Mar
6
answered Is Sound Considered a Subtopic of Physics? What are the SI Units of Sound?
Mar
6
revised Mistake in Briefer History of Time by Stephen Hawking
edited tags
Mar
6
comment Huggins Displacement Theory and Retrocausality
Unfortunately this question will be closed. Questions that only ask for discussion are against the rules here. But it's an interesting topic, and if you can come up with some specific questions about it I hope they will be welcome.
Mar
6
comment Huggins Displacement Theory and Retrocausality
Huw Price writes about a different loop-hole in his 1996 book "Time's Arrow and Archimedes' Point". Price's loophole is that it's OK to change the past as long as there's no way that change in the past can be measured. He proposes this as an explanation for entanglement in quantum mechanics: in Price's interpretation, a causal influences doesn't travel faster than light between the two particles, but instead travels back in time to the point when the particles were in contact, and then forward again to the time when the other particle is measured. I've always thought that was pretty neat.
Mar
6
comment Huggins Displacement Theory and Retrocausality
This doesn't seem to work, for the following reason: the theory says I can send a message back in time one year to you, one light-year away. But you can then relay the message back to me one year ago (and one light-year away) as well. That means I receive the message two years before I sent it, leading to grandfather-type paradoxes.
Mar
6
comment Is it possible to avoid the radiation that caused the American flag turned into white on the Moon?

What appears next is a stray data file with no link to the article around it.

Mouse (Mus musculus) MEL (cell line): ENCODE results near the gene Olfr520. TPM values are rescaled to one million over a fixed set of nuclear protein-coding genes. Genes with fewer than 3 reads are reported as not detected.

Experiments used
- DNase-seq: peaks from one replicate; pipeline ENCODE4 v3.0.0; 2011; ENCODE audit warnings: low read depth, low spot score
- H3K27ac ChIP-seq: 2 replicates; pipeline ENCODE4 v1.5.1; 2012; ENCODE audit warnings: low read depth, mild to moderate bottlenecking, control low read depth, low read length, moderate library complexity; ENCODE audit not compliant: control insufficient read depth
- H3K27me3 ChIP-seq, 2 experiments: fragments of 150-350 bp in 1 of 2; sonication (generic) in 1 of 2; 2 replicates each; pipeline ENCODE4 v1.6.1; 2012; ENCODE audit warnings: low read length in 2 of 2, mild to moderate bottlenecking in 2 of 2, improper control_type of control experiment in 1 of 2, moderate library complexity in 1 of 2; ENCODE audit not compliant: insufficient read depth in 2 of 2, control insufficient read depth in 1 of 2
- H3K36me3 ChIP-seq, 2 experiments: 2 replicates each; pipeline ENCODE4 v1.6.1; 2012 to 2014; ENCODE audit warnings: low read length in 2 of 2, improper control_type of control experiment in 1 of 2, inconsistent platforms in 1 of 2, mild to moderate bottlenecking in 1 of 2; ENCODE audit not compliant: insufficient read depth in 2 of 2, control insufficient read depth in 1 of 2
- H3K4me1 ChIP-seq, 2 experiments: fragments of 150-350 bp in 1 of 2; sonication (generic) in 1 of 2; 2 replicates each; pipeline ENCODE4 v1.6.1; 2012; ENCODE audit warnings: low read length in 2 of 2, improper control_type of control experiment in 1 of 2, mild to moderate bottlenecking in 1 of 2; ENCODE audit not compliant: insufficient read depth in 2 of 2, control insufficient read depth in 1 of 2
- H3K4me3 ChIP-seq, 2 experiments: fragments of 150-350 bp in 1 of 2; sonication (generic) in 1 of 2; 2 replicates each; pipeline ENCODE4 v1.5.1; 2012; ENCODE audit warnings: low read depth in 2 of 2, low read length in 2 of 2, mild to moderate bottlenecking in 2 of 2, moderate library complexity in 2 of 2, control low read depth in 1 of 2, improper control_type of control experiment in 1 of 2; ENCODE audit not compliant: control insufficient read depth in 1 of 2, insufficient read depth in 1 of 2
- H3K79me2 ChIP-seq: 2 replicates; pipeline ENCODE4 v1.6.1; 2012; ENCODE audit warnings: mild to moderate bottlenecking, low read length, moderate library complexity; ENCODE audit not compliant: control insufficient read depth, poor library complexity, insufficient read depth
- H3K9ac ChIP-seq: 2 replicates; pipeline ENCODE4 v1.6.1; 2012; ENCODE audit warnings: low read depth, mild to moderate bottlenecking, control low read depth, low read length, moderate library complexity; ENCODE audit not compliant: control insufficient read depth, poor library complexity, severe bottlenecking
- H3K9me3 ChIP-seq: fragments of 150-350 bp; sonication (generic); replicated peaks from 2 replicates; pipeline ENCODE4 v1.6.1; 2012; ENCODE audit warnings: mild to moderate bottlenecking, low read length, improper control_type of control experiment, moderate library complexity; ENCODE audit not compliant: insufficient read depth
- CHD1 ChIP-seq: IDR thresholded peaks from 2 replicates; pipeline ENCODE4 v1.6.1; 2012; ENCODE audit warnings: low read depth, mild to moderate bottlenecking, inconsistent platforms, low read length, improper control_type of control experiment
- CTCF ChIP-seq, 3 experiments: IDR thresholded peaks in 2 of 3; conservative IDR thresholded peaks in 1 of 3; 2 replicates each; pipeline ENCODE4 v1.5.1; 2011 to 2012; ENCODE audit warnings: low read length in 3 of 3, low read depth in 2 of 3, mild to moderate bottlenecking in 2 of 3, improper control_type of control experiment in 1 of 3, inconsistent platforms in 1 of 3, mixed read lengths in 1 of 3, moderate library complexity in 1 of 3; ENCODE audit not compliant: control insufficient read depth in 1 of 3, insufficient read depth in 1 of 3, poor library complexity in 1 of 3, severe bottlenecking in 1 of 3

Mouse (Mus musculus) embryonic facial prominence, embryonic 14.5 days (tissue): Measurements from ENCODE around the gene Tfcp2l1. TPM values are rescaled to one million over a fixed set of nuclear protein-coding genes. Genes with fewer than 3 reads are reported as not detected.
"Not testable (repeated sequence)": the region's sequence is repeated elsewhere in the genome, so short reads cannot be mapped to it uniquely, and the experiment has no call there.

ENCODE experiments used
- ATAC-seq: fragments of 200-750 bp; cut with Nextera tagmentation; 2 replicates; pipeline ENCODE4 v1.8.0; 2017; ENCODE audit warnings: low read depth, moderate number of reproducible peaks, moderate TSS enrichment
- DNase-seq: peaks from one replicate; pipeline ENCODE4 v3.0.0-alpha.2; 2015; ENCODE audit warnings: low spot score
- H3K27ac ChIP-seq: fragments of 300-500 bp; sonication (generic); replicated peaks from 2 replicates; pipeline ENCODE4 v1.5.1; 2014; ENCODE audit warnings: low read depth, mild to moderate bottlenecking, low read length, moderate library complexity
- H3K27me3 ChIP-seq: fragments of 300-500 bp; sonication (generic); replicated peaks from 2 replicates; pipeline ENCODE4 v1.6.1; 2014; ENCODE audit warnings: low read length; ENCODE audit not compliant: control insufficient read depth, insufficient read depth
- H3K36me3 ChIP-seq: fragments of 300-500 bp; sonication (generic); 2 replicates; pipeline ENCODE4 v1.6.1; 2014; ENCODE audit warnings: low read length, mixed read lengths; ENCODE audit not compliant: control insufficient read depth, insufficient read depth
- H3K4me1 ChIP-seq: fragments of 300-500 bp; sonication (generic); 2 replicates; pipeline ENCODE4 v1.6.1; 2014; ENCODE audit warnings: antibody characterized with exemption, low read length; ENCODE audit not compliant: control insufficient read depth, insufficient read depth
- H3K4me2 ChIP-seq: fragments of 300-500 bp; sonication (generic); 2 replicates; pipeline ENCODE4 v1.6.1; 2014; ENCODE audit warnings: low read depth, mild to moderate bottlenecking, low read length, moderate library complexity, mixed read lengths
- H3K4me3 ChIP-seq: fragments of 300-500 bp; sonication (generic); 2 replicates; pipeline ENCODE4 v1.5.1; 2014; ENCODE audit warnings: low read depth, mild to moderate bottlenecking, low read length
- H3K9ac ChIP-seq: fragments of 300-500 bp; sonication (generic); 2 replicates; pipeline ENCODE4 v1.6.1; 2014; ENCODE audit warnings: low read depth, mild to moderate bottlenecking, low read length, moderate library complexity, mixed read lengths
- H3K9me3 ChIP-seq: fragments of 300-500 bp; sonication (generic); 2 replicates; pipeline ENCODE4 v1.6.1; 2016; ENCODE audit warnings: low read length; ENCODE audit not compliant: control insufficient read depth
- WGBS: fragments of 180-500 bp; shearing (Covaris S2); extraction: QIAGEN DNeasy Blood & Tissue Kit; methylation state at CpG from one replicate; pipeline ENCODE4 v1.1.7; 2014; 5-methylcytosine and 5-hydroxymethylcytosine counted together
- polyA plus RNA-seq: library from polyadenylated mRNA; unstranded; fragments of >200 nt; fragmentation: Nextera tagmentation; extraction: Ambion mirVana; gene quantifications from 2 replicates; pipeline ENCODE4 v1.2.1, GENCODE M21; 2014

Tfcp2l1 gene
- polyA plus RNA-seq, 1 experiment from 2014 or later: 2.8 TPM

@DavidZ I would say the charitable interpretation of the question is: "what physical process causes the bleaching? Could NASA have predicted it in the 1960s? Are there any materials that wouldn't exhibit such an effect?" Perhaps it could do with some rewording to really bring those questions to the fore, but to me they seem clear enough, and they all seem like physics questions to me.
Mar
5
comment Can Information Travel Faster Than The Speed Of Light?
It could also be considered a duplicate of physics.stackexchange.com/q/2175. The question is framed slightly differently, but the answers to that question explain very well why the pendulum will not instantly drop to the ground.
Mar
5
comment Is it possible to avoid the radiation that caused the American flag turned into white on the Moon?
This question appears to be about physics within the scope defined in the help centre. Therefore I'm voting to reopen.
Mar
1
comment A problem with $E = mc^2$
I fixed your formatting, but I'm not really sure what you're asking.
Mar
1
revised A problem with $E = mc^2$
fixed markup
Mar
1
comment Couder-Fort Oil Bath Experiments and Quantum Entanglement Phenomena
Ok, I've updated my answer with an expanded version of that comment.
Mar
1
revised Couder-Fort Oil Bath Experiments and Quantum Entanglement Phenomena
added 1183 characters in body
Feb
28
answered How to determine “timelike”-ness without using a coordinate system?